While $1,000 might seem like a lot of money, your first selfie-ready cowboy hat and boots are the least of a new owner’s expenses. A thousand bucks is a drop in the bucket compared to the actual routine expense of caring for a horse, which starts at $2,400 per year – and that’s for domesticated, trained horses. We’re talking  about wild mustangs. You can’t just don your new little western outfit, jump on a wild mustang’s back and ride off into the sunset. You also can’t just slap a horse out in a pasture and call it good. How are you going to catch and halter your horse for the grooming, veterinary and routine farrier care it needs?

Horses require regular handling and care, and wild mustangs don’t cotton to being handled (hence the term, wild). Depending on where you are in the country, unless you;re a horse whisperer, you’ll right off the bat be paying a reputable trainer anywhere from $500-$700 for the first 30 days, on up to the stratosphere.

Compounding the core problem

America is overrun with unwanted horses. Nearly a decade after outlawing horse slaughter, the corrosive slaughter pipeline thrives, with America sending more than 100,000 horses to foreign slaughter every year. Why? Because we have more horses than we have responsible owners.

The BLM’s cash for mustangs program compounds the core problem – creating more unwanted horses, and more owners who are ill prepared to care for them. Unless the BLM is paying cash AND requiring owners to complete responsible ownership training, no amount of legal-eze written into an adoption contract will protect the horse from slaughter, because nothing moves faster than an overwhelmed owner with an unwanted horse.

Don’t get me wrong, nothing would make me happier than to look back in a year and admit I was wrong about the BLM’s cash for wild mustangs program. But I’ve seen too many horses discarded as trash for the most mundane human complaints: The horse got sick, the rider got too big, it was too expensive, the horse didn’t act right…so I have no reason to believe these horses will be any luckier.

If a well-trained, registered horse with a stellar pedigree and list of awards 14.3 hands high can end up on a slaughter yard, why would a wild mustang with no pedigree, no health records and no prizes fare any better?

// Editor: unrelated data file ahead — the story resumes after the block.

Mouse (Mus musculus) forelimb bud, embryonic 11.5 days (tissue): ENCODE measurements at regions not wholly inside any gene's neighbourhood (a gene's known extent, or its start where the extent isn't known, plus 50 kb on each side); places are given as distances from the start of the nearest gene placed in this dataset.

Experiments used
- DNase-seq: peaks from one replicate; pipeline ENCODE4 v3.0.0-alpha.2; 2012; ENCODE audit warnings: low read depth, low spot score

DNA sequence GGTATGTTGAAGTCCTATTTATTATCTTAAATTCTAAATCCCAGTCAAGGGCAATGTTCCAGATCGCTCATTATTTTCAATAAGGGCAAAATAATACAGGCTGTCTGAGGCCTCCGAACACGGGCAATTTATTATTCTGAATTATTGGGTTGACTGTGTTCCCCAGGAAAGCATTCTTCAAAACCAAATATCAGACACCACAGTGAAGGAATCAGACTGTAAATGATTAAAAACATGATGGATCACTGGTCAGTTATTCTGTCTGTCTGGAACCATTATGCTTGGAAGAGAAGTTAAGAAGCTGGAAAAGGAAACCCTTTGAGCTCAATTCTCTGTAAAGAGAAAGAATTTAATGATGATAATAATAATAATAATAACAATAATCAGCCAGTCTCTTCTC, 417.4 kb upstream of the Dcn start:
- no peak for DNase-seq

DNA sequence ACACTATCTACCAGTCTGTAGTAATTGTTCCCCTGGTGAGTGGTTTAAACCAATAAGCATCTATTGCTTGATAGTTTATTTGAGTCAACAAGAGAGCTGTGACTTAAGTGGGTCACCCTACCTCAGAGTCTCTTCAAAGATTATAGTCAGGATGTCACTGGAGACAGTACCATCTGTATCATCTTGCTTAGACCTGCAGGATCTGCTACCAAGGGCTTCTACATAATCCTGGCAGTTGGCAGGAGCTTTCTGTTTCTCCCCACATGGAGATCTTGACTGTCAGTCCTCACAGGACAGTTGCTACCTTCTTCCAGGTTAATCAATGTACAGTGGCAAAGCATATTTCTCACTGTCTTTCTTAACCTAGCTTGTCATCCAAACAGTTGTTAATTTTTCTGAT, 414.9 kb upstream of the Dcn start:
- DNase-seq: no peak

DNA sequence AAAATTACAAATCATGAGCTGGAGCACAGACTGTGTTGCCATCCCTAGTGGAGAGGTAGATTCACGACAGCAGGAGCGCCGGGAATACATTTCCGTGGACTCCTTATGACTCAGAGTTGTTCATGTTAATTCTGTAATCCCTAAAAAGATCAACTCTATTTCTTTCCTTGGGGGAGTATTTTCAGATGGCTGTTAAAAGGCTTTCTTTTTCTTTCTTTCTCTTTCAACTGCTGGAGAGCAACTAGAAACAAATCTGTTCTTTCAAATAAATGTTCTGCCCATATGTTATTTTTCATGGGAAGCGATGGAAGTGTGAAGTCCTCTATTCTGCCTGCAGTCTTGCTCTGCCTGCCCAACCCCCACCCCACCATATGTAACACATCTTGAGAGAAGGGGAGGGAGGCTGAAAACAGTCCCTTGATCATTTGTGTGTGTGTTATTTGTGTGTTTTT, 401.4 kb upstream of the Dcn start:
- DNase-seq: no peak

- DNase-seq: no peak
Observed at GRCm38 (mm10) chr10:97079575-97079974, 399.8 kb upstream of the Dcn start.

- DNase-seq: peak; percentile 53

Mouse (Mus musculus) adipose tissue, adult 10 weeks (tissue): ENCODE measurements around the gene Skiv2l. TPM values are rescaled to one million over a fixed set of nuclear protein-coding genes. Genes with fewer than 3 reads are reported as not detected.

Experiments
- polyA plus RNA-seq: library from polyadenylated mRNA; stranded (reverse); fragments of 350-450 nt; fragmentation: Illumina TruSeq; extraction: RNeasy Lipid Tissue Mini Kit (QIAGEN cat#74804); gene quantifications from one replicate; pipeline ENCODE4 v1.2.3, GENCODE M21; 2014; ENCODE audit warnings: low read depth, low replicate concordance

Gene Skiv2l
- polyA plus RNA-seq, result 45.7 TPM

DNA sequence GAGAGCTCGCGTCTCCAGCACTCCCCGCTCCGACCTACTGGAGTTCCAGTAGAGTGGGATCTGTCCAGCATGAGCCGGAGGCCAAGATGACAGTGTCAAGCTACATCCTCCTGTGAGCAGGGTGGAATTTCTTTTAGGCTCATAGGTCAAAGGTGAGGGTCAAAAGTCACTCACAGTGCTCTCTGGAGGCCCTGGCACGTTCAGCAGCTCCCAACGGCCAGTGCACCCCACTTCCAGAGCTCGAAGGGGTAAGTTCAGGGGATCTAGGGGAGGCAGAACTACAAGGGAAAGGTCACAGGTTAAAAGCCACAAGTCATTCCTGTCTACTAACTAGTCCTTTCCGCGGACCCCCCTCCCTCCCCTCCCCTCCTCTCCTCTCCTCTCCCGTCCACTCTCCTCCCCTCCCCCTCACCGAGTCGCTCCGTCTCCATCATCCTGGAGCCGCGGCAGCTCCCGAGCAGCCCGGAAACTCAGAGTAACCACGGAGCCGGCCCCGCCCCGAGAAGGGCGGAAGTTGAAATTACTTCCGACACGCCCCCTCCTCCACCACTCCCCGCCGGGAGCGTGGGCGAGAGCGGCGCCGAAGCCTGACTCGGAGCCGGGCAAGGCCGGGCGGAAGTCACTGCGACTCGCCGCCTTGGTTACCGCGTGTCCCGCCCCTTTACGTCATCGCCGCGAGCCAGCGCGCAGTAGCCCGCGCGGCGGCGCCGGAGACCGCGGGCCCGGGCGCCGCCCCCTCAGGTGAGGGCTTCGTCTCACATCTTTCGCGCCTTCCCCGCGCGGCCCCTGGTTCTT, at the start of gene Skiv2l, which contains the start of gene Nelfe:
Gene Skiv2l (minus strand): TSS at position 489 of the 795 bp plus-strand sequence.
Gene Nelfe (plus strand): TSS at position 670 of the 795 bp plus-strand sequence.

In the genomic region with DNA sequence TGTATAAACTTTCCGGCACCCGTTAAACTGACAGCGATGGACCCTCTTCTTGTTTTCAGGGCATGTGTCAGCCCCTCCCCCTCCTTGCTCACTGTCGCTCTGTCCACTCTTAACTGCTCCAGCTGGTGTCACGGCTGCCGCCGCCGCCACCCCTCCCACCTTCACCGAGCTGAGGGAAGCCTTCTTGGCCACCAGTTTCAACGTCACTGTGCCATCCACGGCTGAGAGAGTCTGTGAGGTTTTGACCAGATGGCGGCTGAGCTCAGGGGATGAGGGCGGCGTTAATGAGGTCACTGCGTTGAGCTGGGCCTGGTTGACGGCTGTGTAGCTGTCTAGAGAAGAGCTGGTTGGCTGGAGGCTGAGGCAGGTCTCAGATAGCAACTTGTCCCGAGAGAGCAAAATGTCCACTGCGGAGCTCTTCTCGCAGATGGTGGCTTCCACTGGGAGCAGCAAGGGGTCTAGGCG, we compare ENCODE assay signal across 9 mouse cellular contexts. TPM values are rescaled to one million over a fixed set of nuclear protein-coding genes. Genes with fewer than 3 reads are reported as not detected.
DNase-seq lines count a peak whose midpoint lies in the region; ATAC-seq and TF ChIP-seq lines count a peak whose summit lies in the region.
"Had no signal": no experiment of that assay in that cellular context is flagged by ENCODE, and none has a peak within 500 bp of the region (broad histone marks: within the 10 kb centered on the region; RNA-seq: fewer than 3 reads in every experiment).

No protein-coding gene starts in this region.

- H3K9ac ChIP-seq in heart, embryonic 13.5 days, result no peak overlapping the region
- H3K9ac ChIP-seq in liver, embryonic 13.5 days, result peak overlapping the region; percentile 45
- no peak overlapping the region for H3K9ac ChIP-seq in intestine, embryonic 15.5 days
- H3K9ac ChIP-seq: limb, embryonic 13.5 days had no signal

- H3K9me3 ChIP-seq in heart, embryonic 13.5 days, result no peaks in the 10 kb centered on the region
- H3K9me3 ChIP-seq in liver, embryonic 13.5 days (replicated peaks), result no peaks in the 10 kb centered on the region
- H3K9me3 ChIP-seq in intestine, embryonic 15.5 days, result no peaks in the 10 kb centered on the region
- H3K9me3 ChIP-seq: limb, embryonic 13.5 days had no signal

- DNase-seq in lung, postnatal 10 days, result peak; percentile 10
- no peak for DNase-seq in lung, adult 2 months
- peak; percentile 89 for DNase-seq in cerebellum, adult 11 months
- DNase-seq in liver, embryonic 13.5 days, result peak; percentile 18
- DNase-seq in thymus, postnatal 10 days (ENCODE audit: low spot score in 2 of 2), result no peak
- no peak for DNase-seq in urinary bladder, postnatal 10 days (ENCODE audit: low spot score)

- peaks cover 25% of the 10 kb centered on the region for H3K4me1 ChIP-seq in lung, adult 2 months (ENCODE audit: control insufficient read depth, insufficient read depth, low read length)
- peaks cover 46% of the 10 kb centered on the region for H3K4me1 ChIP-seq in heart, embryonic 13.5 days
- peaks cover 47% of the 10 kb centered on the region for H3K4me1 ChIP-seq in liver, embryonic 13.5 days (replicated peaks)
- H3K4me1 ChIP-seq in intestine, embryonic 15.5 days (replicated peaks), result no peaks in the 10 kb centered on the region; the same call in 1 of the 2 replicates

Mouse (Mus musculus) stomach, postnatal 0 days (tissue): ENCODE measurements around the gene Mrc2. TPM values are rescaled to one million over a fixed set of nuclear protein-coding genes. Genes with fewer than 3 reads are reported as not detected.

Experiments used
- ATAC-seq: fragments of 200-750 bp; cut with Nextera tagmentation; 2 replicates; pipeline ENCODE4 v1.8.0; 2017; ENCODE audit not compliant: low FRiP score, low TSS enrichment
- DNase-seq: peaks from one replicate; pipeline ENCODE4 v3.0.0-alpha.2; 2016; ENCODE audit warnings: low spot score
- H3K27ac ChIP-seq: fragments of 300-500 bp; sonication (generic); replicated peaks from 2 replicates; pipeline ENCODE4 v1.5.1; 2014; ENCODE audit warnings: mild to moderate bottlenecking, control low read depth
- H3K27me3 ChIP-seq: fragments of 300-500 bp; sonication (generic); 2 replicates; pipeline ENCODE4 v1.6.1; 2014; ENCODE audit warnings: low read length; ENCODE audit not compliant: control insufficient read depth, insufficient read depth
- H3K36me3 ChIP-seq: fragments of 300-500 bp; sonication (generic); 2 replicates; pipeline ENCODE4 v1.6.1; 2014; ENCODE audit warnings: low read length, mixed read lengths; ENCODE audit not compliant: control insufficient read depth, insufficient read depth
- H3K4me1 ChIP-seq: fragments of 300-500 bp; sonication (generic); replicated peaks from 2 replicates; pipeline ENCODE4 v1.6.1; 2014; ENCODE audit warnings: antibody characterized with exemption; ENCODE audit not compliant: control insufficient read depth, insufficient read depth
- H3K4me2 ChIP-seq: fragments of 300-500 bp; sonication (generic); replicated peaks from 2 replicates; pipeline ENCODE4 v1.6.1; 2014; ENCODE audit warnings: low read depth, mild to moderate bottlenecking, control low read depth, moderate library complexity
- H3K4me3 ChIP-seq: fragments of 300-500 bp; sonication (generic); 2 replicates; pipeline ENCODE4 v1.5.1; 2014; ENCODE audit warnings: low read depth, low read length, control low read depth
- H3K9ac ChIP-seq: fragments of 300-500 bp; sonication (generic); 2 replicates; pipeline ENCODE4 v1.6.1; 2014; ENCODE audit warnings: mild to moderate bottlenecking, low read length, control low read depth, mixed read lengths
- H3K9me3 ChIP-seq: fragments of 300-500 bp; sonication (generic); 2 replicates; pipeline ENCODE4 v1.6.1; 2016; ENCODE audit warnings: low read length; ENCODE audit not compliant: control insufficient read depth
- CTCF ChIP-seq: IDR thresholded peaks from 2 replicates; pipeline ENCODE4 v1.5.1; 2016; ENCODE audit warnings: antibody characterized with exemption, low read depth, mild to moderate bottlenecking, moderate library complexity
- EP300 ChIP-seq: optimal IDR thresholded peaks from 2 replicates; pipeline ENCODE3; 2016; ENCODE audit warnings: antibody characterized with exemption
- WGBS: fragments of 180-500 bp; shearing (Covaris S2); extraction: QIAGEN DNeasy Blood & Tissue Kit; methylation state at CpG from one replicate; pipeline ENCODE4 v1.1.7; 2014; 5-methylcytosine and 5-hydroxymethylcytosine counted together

So, what will work?

Until America is ready to address the core problem by producing more responsible owners and reducing the unwanted horse population, we’ll always have a thriving slaughter pipeline. That means educating new horse owners about the reality of horse ownership, or funding ownership alternatives like fostering or leasing. It also means passing legislation and ordinances to regulate breeding and mandate gelding (like we’ve done with dogs and cats).

Instead of paying all that money through a program that might harm horses, why not follow the advice of Jerry Hitchcock, the founder of Habitat for Horses in Texas? He recently told Horse.com the feds should just leave the wild mustangs alone and let them graze on land where it costs nothing.

“Let the ranchers leasing BLM land pay the same grazing rights costs as the rest of ranchers in the United States,” Hitchcock advised.

Or, if the BLM is just itching to spend money, give it to equine rights organizations that can divvy it among qualified rescues with established training, owner education and adoption programs. Give the mustangs to those rescues for protection, training and adoption to responsible owners.

Cockamamie, stop-gap schemes, buoyed by a media romanced by images of majestic creatures roaming artistic vistas, will do nothing but feed the hungry slaughter pipeline. I, for one, am tired of telling that story.